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Dudley Metropolitan Borough Council (19 000 089)

Category : Environment and regulation > Trading standards

Decision : Closed after initial enquiries

Decision date : 17 Jan 2020

The Ombudsman's final decision:

Summary: Mr X complained about the conduct of the Council’s Trading Standards officers when they searched his home for illegal tobacco. The Ombudsman should not investigate this complaint. This is because there is insufficient evidence of any fault which would warrant an investigation.

The complaint

  1. The complainant, whom I shall call Mr X, complains about the actions of Trading Standards officers when the block of flats he lives in was searched for illegal tobacco in 2018. He says the officers acted in an intimidating and aggressive manner and tried to break into his flat until he allowed them entry under duress.

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The Ombudsman’s role and powers

  1. We investigate complaints about ‘maladministration’ and ‘service failure’. In this statement, I have used the word ‘fault’ to refer to these. We must also consider whether any fault has had an adverse impact on the person making the complaint. I refer to this as ‘injustice’. We provide a free service, but must use public money carefully. We may decide not to start or continue with an investigation if we believe:
  • it is unlikely we would find fault, or
  • the injustice is not significant enough to justify our involvement, or
  • it is unlikely we could add to any previous investigation by the Council.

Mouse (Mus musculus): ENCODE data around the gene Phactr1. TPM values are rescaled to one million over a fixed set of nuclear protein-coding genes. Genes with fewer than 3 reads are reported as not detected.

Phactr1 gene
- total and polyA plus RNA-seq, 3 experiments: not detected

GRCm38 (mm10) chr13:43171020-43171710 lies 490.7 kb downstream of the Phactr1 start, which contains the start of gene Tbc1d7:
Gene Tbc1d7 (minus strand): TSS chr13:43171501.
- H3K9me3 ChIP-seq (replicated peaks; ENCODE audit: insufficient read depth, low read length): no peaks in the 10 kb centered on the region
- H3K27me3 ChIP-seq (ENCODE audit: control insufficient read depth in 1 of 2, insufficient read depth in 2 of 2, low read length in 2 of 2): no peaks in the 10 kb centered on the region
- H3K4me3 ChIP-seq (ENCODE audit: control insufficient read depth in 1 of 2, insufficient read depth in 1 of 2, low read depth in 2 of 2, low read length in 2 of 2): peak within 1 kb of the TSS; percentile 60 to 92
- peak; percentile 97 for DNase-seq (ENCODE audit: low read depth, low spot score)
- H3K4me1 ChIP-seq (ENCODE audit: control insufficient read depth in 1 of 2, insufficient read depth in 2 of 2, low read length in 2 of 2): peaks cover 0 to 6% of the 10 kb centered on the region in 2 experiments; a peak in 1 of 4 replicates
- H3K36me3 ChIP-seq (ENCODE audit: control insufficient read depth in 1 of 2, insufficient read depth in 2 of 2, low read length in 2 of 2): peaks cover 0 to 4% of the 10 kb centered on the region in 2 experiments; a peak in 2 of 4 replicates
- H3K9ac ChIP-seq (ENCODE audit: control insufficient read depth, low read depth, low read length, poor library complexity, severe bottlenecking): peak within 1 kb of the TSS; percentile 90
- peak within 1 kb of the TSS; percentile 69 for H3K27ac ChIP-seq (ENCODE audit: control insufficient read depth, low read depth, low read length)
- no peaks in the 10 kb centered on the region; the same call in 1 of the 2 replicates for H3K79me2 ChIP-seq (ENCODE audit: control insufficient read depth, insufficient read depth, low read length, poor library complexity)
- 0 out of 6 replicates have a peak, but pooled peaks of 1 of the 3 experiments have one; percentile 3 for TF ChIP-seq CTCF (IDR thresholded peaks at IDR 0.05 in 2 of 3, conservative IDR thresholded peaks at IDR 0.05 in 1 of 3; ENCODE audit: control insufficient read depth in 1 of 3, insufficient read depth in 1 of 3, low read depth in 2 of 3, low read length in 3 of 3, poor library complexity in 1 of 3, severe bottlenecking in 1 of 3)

(Local Government Act 1974, section 24A(6), as amended)

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How I considered this complaint

  1. I have considered all the information which Mr X submitted with his complaint. I have also considered the Council’s response.

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What I found

  1. Mr X lives in a flat and in 2018 the block was raided by Police and Trading Standards officers seeking illegal tobacco. The team found illegal tobacco in the other flats which it searched but Mr X refused to allow access into his own flat. He told officers that he had no tobacco and would not allow the search dog to enter.
  2. Mr X says a Council officer intimidated him and said the flat could be entered by force. He also says the officer attempted to break in the door with his shoulder. Mr X allowed the officers to enter because he was concerned damage would be caused but he says he was forced into this by the officer’s behaviour. He says his landlord was present and supported the search team and not his tenant.
  3. The Council says the team of five officers, two police officers and Mr X’s landlord do not agree with his description of the events. The officer says he told Mr X that the flat could be entered by force with a warrant if he did not cooperate and that he did not try to force the door. The flat was searched and no damage was caused.
  4. We investigate complaints of injustice caused by ‘maladministration’ and ‘service failure’. I have used the word ‘fault’ to refer to these. We cannot question whether a council’s decision is right or wrong because the complainant disagrees with it. We must consider whether there was fault in the way the decision was reached. We cannot say what took place in 2018 and the witnesses who were interviewed afterwards did not agree with Mr X’s claims. Clearly Mr X was upset by the events but there is no evidence that any significant injustice was caused or that what he was told was incorrect.

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Final decision

  1. The Ombudsman should not investigate this complaint. This is because there is insufficient evidence of any fault which would warrant an investigation.

Investigator’s final decision on behalf of the Ombudsman

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Investigator's decision on behalf of the Ombudsman

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